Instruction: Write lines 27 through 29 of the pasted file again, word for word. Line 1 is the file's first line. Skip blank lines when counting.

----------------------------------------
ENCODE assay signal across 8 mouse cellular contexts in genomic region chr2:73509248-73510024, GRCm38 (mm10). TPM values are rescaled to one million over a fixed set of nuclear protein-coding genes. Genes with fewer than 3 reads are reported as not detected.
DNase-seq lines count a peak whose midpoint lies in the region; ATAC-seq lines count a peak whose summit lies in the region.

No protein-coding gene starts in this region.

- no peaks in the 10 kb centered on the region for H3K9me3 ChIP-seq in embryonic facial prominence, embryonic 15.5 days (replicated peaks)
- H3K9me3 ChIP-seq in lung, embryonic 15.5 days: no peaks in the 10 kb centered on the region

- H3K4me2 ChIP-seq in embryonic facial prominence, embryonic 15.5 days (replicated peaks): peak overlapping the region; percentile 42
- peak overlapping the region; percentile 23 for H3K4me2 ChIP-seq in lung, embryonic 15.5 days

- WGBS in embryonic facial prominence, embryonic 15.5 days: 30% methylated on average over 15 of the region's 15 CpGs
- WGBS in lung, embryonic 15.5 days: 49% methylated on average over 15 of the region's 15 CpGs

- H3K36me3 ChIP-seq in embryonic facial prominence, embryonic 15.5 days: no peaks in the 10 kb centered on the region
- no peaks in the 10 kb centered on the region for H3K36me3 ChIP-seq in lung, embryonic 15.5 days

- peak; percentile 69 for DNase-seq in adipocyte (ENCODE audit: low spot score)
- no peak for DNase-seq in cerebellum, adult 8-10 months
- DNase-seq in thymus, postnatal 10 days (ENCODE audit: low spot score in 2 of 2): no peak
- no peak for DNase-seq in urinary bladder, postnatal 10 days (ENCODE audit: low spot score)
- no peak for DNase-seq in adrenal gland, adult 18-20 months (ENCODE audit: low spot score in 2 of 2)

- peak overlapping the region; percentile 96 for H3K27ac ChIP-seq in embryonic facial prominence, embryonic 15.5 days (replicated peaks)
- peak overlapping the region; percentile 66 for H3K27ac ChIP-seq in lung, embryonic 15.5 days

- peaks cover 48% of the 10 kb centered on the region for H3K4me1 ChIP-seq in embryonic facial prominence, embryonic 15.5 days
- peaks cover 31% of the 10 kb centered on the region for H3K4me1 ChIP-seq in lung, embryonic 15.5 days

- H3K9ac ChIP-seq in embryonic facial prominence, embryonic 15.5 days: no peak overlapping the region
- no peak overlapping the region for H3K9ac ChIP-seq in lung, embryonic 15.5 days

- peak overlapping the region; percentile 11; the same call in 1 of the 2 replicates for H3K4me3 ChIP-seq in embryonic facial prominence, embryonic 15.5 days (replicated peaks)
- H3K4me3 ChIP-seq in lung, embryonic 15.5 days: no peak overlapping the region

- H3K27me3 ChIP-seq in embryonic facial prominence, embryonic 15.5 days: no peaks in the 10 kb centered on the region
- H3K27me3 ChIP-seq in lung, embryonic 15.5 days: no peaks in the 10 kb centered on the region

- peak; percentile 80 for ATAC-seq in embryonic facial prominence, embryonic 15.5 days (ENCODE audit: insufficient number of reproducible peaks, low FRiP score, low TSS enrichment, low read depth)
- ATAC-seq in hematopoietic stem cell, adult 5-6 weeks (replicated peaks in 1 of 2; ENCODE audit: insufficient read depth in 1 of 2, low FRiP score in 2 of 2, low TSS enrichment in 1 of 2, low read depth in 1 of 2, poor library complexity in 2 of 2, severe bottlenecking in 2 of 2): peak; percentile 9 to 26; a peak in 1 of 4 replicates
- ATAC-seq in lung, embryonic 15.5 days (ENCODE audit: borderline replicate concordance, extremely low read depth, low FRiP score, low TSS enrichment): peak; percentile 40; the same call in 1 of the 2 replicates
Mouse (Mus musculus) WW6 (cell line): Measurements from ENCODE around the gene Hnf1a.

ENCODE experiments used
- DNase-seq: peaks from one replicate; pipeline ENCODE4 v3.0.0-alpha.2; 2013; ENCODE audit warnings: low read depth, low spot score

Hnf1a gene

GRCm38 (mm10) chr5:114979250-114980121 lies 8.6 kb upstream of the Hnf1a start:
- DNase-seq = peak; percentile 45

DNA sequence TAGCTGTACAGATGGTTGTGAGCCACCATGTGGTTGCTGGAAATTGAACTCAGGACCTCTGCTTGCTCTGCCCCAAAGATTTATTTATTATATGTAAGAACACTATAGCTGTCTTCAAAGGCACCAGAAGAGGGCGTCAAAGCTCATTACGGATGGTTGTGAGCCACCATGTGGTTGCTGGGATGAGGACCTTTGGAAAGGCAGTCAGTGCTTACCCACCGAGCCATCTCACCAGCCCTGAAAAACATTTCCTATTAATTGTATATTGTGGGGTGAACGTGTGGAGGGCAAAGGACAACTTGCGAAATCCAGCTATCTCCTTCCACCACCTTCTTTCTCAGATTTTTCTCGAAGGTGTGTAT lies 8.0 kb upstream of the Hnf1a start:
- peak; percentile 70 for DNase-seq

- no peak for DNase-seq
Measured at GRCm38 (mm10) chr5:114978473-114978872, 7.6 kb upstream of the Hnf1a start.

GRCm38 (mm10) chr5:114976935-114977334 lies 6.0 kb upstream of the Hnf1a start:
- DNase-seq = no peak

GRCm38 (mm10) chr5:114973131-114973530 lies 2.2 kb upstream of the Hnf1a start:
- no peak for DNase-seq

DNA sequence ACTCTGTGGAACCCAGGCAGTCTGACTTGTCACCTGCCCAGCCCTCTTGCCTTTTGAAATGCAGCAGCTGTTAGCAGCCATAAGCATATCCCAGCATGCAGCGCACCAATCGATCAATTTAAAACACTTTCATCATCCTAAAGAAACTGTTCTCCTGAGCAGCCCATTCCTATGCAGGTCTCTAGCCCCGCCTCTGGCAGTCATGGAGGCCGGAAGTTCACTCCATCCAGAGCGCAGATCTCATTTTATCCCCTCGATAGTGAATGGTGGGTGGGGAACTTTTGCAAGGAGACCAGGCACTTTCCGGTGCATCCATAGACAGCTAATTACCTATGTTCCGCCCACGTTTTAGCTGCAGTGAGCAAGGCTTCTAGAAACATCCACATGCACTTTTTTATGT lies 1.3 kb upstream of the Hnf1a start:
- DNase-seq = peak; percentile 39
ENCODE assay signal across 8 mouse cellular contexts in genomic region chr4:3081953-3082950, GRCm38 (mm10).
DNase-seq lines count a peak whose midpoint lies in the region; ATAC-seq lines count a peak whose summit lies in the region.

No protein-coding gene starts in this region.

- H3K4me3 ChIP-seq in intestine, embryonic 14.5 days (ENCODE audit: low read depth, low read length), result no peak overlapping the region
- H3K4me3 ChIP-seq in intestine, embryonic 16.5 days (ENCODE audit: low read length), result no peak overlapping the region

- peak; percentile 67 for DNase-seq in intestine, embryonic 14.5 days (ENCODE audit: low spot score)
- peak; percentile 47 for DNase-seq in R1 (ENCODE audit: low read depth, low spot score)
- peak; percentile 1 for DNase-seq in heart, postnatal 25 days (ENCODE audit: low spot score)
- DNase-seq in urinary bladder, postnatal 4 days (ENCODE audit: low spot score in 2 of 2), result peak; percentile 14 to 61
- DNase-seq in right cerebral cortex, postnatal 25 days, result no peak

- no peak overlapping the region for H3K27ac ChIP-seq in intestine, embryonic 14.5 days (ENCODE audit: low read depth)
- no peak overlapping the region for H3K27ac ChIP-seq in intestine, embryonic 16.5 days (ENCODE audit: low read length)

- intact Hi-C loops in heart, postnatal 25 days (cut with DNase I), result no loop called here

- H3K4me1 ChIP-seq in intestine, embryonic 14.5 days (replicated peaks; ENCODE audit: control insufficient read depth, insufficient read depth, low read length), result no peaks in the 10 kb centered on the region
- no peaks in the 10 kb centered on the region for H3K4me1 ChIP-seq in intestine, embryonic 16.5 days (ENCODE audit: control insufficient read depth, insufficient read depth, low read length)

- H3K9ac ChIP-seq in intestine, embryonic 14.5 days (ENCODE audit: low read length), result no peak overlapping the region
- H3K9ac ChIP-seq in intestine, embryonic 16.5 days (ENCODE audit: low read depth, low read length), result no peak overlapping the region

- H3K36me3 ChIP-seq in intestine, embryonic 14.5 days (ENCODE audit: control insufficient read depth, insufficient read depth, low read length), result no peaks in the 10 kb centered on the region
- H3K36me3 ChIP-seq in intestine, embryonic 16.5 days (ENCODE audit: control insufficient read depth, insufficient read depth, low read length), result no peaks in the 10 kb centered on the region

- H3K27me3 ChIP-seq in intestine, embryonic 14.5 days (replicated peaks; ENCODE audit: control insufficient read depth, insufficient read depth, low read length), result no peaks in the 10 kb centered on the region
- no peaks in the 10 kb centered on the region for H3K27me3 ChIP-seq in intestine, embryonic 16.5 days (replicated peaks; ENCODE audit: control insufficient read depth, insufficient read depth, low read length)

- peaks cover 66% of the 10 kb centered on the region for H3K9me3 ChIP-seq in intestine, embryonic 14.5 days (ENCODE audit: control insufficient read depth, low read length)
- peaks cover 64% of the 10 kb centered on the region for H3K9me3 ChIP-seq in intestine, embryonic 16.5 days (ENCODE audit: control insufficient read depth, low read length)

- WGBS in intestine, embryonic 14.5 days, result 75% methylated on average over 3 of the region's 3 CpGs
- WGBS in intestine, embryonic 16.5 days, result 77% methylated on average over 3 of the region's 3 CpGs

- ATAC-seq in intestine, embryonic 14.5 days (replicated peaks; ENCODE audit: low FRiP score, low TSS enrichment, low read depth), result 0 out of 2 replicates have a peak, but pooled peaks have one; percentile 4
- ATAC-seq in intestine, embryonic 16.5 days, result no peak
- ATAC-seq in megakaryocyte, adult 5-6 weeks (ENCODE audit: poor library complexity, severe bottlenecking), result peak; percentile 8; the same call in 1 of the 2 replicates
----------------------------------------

- peak; percentile 80 for ATAC-seq in embryonic facial prominence, embryonic 15.5 days (ENCODE audit: insufficient number of reproducible peaks, low FRiP score, low TSS enrichment, low read depth)
- ATAC-seq in hematopoietic stem cell, adult 5-6 weeks (replicated peaks in 1 of 2; ENCODE audit: insufficient read depth in 1 of 2, low FRiP score in 2 of 2, low TSS enrichment in 1 of 2, low read depth in 1 of 2, poor library complexity in 2 of 2, severe bottlenecking in 2 of 2): peak; percentile 9 to 26; a peak in 1 of 4 replicates
- ATAC-seq in lung, embryonic 15.5 days (ENCODE audit: borderline replicate concordance, extremely low read depth, low FRiP score, low TSS enrichment): peak; percentile 40; the same call in 1 of the 2 replicates